Friday, April 16, 2004

1 Timothy -- Passing the Baton (16)

Concerning addresses two aspects concerning elders in the Church:

The elders who rule well are to be considered worthy of double honor, especially those who work hard at preaching and teaching. For the Scripture says, “You shall not muzzle the ox while he is threshing,” and “The laborer is worthy of his wages.” 

Do not receive an accusation against an elder except on the basis of two or three witnesses. Those who continue in sin, rebuke in the presence of all, so that the rest also will be fearful of sinning. 

I solemnly charge you in the presence of God and of Christ Jesus and of His chosen angels, to maintain these principles without bias, doing nothing in a spirit of partiality. (1 Timothy 5:17-21)

Paul's first point is that some elders should be paid. Our churches pay our pastors and do not pay our elders. However, I think that this is simply because we have made a separation that did not exist in the first century. Notice that Paul says that an elder who works hard at preaching and teaching is especially worthy of being paid by the church for that work. This is typically what our pastors do. I like the spirit behind Paul's prrof texts for this. "Do not muzzle and ox ... The laborer is worthy..." This conveys an attitude that should characterize leadership in the Church. Leaders are oxen and laborers--beasts and positions of service. They are not kings and princes that lord over their congregations. Rather they are to have an attitude of service to the King and faithfully shepherd the flock.

I have never known a church leader who was fully liked by everyone all the time. Mankind simply is not one size fits all and personalities do not always mix well. This is one of the reasons that we are commanded to love one another. If it came easy or naturally, we would not have to be told to do it.

And so it is that there will be times when an elder will be accused of wrongdoing for reasons having to do more with church politics than moral failure. Paul advises Timothy to follow the Old Testament advice and require two or three witnesses. Since the purpose behind the witnesses is truth, they should be independent and fully corroborate the story. That, of course, is Paul's point. The accusation must be established and proven. Those who continue to sin after a private rebuke, are to be rebuked publicly.

Politics are such that the pursuit of truth can take a back door to the pursuit of the achievement of power and control. To this end Paul brings Timothy to the very presence of God and Jesus and chosen Angels and commands him to "maintain these principles without bias, doing nothing in a spirit of partiality." This means that you must be as willing to do the right thing and rebuke a popular and well liked elder or defend one who has rubbed others the wrong way.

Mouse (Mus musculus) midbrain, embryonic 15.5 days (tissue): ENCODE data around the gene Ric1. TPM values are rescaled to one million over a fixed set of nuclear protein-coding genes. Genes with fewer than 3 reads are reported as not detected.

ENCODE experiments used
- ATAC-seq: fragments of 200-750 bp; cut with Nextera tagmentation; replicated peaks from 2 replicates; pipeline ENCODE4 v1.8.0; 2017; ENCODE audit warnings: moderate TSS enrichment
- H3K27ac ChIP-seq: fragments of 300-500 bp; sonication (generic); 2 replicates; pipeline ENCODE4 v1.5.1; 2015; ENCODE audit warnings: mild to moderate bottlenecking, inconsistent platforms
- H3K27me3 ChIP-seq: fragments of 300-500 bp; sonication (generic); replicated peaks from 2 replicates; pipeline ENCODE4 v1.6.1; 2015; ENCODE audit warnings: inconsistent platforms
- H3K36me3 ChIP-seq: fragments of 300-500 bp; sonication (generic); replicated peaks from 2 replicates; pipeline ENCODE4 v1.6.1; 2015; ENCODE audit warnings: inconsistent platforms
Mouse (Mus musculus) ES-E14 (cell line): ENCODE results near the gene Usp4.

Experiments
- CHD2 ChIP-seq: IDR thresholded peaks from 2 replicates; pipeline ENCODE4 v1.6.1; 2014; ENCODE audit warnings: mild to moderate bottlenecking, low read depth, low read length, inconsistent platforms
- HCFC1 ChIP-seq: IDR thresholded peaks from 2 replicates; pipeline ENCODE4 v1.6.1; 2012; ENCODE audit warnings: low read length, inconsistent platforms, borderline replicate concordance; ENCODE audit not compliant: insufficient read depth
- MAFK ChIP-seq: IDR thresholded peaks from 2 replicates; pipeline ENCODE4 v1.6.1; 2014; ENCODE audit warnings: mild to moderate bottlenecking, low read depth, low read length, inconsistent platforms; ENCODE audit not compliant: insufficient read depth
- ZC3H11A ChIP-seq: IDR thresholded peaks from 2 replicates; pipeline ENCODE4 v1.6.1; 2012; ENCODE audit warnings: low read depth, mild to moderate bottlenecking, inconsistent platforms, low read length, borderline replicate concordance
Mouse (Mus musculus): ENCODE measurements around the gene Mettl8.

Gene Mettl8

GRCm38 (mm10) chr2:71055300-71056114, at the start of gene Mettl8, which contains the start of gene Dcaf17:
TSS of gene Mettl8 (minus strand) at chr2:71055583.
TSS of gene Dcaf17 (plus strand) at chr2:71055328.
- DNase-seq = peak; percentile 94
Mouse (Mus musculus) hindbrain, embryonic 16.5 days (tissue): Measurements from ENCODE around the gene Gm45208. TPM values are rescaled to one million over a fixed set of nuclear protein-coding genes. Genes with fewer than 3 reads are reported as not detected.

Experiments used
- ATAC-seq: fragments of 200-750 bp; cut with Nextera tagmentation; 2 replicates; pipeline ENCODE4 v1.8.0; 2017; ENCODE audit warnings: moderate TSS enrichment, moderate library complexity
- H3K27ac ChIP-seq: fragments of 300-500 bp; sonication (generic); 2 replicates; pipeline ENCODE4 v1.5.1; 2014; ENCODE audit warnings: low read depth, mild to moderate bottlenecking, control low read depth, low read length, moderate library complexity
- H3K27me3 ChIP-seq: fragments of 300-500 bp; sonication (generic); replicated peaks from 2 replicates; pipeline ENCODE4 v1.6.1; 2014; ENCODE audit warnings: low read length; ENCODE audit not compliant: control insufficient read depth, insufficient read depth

<>< Test everything. Cling to what is good. ><>

Thursday, April 15, 2004

1 Timothy -- Passing the Baton (15)

The church in the first century seems to have had a formalized system for caring for widows. This is clear from the instructions that Paul next gives Timothy:

Honor widows who are widows indeed; but if any widow has children or grandchildren, they must first learn to practice piety in regard to their own family and to make some return to their parents; for this is acceptable in the sight of God. 

Now she who is a widow indeed and who has been left alone, has fixed her hope on God and continues in entreaties and prayers night and day. But she who gives herself to wanton pleasure is dead even while she lives. Prescribe these things as well, so that they may be above reproach. But if anyone does not provide for his own, and especially for those of his household, he has denied the faith and is worse than an unbeliever. 

A widow is to be put on the list only if she is not less than sixty years old, having been the wife of one man, having a reputation for good works; and if she has brought up children, if she has shown hospitality to strangers, if she has washed the saints’ feet, if she has assisted those in distress, and if she has devoted herself to every good work. 

But refuse to put younger widows on the list, for when they feel sensual desires in disregard of Christ, they want to get married, thus incurring condemnation, because they have set aside their previous pledge. At the same time they also learn to be idle, as they go around from house to house; and not merely idle, but also gossips and busybodies, talking about things not proper to mention. Therefore, I want younger widows to get married, bear children, keep house, and give the enemy no occasion for reproach; for some have already turned aside to follow Satan. 

If any woman who is a believer has dependent widows, she must assist them and the church must not be burdened, so that it may assist those who are widows indeed. (1 Timothy 5:3-16)

Paul and Timothy lived in a society that had no government welfare. As Jews and Christians, they did, however, have the Old Testament's admonition to care for the widow and the orphan. Indeed, this care had become part of the Church from the beginning (Acts 6). Since the church has not carried the practices of Paul's day through the centuries, there is much about this passage that we must guess at. So here are my guesses: